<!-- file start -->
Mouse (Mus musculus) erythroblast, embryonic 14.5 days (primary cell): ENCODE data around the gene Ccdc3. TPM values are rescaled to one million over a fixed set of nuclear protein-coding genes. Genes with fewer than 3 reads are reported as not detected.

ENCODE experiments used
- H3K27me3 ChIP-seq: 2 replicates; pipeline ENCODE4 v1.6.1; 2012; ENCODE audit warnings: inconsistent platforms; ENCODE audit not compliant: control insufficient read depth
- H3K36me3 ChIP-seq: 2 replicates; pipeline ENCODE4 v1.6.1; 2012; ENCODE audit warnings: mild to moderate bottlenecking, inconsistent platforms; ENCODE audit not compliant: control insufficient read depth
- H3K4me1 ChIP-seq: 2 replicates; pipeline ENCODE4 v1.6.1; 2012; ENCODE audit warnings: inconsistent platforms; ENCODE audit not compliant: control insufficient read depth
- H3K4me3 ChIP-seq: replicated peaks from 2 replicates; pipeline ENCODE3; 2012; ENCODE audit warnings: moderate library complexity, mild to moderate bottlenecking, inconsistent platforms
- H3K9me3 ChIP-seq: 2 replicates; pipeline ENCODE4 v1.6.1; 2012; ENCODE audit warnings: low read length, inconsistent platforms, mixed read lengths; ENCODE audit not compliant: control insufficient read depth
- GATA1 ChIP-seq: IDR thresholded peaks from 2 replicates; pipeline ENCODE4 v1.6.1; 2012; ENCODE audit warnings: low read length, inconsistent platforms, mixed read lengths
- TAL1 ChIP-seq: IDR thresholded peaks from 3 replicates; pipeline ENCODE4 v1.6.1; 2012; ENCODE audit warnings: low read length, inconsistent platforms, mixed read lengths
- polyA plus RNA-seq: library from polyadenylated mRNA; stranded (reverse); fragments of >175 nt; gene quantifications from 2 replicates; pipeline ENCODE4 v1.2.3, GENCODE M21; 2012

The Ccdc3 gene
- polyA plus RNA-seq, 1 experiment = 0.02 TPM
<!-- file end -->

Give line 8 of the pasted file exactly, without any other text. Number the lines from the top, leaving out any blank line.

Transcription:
- GATA1 ChIP-seq: IDR thresholded peaks from 2 replicates; pipeline ENCODE4 v1.6.1; 2012; ENCODE audit warnings: low read length, inconsistent platforms, mixed read lengths